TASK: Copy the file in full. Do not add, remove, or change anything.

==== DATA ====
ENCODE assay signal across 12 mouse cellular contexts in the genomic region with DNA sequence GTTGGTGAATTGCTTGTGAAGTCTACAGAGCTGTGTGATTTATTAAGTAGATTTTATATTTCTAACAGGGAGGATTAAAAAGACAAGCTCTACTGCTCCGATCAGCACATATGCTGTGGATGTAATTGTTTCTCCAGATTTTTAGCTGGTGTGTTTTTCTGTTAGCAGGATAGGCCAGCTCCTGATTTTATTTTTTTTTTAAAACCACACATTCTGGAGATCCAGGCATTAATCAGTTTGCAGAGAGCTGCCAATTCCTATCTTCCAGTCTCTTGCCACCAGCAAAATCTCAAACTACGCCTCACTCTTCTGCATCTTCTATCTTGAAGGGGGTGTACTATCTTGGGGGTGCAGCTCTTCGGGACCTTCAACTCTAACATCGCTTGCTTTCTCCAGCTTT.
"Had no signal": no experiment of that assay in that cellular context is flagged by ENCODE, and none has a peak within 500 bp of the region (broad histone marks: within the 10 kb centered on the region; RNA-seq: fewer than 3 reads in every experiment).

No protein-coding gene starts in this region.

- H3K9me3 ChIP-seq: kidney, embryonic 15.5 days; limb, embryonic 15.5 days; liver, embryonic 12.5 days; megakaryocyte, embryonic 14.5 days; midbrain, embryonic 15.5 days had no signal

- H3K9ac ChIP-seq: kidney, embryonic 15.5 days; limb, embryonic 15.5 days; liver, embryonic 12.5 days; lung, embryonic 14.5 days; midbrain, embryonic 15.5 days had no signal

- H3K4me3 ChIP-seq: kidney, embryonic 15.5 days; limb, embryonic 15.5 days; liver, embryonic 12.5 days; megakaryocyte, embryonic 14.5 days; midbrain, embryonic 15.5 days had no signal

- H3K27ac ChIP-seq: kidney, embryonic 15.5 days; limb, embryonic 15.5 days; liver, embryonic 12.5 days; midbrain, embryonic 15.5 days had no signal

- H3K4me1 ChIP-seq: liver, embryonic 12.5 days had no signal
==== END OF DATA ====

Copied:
ENCODE assay signal across 12 mouse cellular contexts in the genomic region with DNA sequence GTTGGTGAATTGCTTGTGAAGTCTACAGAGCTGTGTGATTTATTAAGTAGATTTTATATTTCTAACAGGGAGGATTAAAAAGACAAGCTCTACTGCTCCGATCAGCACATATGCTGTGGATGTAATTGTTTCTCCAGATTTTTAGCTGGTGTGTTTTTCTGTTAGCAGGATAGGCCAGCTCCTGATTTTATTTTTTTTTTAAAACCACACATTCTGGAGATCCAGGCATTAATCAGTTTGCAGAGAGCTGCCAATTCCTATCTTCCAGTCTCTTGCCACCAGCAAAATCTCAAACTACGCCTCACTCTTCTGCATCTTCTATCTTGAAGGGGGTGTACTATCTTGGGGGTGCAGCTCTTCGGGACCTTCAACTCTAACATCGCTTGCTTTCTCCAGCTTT.
"Had no signal": no experiment of that assay in that cellular context is flagged by ENCODE, and none has a peak within 500 bp of the region (broad histone marks: within the 10 kb centered on the region; RNA-seq: fewer than 3 reads in every experiment).

No protein-coding gene starts in this region.

- H3K9me3 ChIP-seq: kidney, embryonic 15.5 days; limb, embryonic 15.5 days; liver, embryonic 12.5 days; megakaryocyte, embryonic 14.5 days; midbrain, embryonic 15.5 days had no signal

- H3K9ac ChIP-seq: kidney, embryonic 15.5 days; limb, embryonic 15.5 days; liver, embryonic 12.5 days; lung, embryonic 14.5 days; midbrain, embryonic 15.5 days had no signal

- H3K4me3 ChIP-seq: kidney, embryonic 15.5 days; limb, embryonic 15.5 days; liver, embryonic 12.5 days; megakaryocyte, embryonic 14.5 days; midbrain, embryonic 15.5 days had no signal

- H3K27ac ChIP-seq: kidney, embryonic 15.5 days; limb, embryonic 15.5 days; liver, embryonic 12.5 days; midbrain, embryonic 15.5 days had no signal

- H3K4me1 ChIP-seq: liver, embryonic 12.5 days had no signal